Botulinum toxin has been used since the early 1980s for medical purposes in humans when it was first used to treat strabismus, a condition commonly seen in children that involves “crossing of the eyes.” Since then, botulinum toxins have gained worldwide recognition for their beneficial effects in a myriad of medical conditions. Given the toxin’s ability to soften wrinkles, a growing popularity in Hollywood and cosmetic medicine has obscured some of the major medical advances using botulinum toxin.
Botulinum toxin is produced by the bacteria, Clostridium Botulinum. The bacteria produces seven similar, yet serologically distinct neurotoxins labeled A, B, C1, C2, D, E, F, G). Types A and B are the only serotypes currently used for medicinal purposes. Types C and D only cause symptoms in animals. Different production and purification methods are used to make the toxin safe for medical use. Commercially available type A neurotoxin (e.g. BOTOX) is the most widely available serotype.
Botulinum toxins act directly on muscle tissue by blocking the release of acetylcholine at the presynaptic neuromuscular junction. This causes muscles to relax. Without acetylcholine, muscle fibers can’t contract. It is also thought that botulinum toxins block the release of certain inflammatory mediators in sensory pain fibers.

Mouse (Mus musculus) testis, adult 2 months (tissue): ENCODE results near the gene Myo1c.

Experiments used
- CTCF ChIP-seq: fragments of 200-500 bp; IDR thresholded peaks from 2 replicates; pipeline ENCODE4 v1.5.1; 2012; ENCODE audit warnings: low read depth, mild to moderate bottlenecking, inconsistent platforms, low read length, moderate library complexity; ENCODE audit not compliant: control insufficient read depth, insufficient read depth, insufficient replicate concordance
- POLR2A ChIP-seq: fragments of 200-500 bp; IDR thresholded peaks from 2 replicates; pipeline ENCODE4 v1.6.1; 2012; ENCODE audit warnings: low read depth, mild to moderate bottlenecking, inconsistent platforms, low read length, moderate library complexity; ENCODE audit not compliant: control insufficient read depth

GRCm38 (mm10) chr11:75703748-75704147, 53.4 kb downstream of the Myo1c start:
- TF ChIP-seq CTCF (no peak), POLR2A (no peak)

Today, numerous medical conditions seen in a spine and pain management setting are being treated with botulinum toxin. Some examples include: cervical dystonia, chronic headaches, chronic myofascial pain, thoracic and lumbar spine myofascial pain, post-laminectomy pain syndrome, spasticity, focal dystonias, piriformis syndrome and chronic neurogenic pain.
Botulinum toxin injections have been shown to be safe and well tolerated in many clinical settings. Side effects depend on the part of the body injected, dose and dilution used, the condition being treated and coexisting illnesses. If you are being considered for treatment with botulinum toxins, your physician will discuss potential side effects with you. In a pain management setting, these injections are usually considered after more traditional measures have failed. The exception to this is in the treatment of cervical dystonia, in which botulinum toxin injections are considered a first line treatment.
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